Bernard Herrman triumphs in Pacific Symphony's 'Vertigo'

05.01.15
Richard Kaufman
OC Register

The Pacific Symphony and conductor Richard Kaufman gave another of their “Symphonic Night at the Movies” programs Thursday night in Segerstrom Concert Hall, this time devoted to Alfred Hitchcock’s “Vertigo” and the music of Bernard Herrmann. It was an invigorating evening for the Herrmann fan and must have been an ear-opening one for the viewer who never paid much attention Herrmann’s contributions to the films he wrote for.

Through an imperfect process that leaves dialogue and other sounds intact, the music was removed from the film and performed live onstage by the orchestra and Kaufman, who used various devices to keep in sync with the screening. A large screen hung above the orchestra; the sound still on the film came out of banks of loudspeakers harshly and loudly; the orchestra was amplified sensitively.

Herrmann’s “Vertigo” music is about obsession, the bad kind. It spins on rhythmic and harmonic axes that mesmerize the listener and ultimately trap him in the claustrophobic psychological space of the film. It is ingeniously orchestrated, with a pair of bass clarinets ruminating darkly throughout; muted brass snarling menacingly; saturated string harmonies glowing softly; and a vibraphone ringing single notes as if from another world.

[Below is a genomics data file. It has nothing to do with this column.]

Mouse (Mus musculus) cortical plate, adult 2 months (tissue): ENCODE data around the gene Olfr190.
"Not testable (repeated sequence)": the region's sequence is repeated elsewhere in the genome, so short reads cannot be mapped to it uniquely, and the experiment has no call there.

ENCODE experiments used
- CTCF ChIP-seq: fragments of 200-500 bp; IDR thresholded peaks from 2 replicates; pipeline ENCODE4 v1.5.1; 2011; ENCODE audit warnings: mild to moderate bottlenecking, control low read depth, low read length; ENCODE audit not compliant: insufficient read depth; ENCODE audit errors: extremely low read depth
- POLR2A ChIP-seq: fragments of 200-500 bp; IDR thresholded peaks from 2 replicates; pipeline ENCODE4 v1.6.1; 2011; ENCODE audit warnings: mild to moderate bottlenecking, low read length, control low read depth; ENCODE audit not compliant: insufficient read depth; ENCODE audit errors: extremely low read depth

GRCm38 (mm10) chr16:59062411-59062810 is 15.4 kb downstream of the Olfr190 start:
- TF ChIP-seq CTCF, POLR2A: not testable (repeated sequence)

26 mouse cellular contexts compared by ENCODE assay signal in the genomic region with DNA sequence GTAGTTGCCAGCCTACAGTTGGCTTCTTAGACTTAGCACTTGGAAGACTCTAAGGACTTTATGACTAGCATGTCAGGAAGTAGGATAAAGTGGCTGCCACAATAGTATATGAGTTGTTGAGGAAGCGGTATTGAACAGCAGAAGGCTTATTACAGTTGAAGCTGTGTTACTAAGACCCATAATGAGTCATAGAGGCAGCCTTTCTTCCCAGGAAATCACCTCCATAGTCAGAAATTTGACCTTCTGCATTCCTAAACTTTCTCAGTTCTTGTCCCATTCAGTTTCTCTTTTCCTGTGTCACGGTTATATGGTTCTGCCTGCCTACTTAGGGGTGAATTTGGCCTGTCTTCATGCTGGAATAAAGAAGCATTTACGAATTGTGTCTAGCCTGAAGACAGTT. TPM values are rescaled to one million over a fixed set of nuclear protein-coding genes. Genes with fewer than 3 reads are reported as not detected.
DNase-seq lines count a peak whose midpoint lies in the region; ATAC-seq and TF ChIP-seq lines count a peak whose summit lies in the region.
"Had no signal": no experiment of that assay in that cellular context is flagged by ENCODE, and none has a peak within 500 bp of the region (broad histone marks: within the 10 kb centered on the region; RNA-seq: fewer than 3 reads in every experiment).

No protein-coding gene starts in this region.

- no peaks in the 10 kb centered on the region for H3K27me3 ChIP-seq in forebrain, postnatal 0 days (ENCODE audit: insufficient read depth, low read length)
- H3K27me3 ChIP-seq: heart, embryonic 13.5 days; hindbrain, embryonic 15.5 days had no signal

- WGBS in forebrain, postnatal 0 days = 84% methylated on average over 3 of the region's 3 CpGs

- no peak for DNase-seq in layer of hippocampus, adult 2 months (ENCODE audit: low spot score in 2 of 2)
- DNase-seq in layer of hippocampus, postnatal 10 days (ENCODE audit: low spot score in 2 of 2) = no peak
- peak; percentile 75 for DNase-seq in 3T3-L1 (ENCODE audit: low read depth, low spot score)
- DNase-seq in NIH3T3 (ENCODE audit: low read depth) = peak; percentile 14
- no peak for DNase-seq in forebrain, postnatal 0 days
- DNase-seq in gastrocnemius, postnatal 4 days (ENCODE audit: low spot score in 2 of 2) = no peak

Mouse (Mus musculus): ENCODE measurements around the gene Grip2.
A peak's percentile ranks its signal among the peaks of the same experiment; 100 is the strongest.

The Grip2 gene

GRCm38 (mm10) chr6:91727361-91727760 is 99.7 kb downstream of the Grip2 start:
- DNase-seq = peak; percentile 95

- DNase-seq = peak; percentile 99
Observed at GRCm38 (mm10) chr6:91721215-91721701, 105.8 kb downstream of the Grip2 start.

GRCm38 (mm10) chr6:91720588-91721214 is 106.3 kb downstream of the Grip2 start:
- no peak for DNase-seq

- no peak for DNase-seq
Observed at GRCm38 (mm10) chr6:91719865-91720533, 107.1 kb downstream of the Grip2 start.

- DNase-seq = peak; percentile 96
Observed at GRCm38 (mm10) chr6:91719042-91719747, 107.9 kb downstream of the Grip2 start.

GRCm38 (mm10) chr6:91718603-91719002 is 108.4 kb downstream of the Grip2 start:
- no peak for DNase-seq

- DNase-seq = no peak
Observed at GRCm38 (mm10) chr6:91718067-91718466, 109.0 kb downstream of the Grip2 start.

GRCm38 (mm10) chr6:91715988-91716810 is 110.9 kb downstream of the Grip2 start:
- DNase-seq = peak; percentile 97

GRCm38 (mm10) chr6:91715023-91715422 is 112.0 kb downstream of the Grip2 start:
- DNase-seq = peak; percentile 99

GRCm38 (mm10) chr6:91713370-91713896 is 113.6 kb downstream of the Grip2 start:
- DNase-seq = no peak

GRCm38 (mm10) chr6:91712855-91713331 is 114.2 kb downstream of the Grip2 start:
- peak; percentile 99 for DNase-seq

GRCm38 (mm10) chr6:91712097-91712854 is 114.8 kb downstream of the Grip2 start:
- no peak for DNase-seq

Perhaps the most brilliant stroke is the inclusion of the habanera rhythm, introduced by single notes on the harp when Novak goes to see the painting of (the Spanish) Carlotta. The way Herrmann’s music fits with Hitchcock’s visuals in this dialogue-free scene is stunning. Overall, the score is sturdily classical, drawing upon Wagner and the French Wagnerians as well as Ravel, but still very much the composer’s own.

Next up for Kaufman and the orchestral will be J.J. Abrams’ first “Star Trek” at Verizon, music by Michael Giacchino, and then the silent “Ben-Hur” next season, with a new score by Stewart Copeland of Police fame. After that, I vote for more Herrmann/Hitchcock in the form of “North by Northwest.” 
 
Read the rest of the review here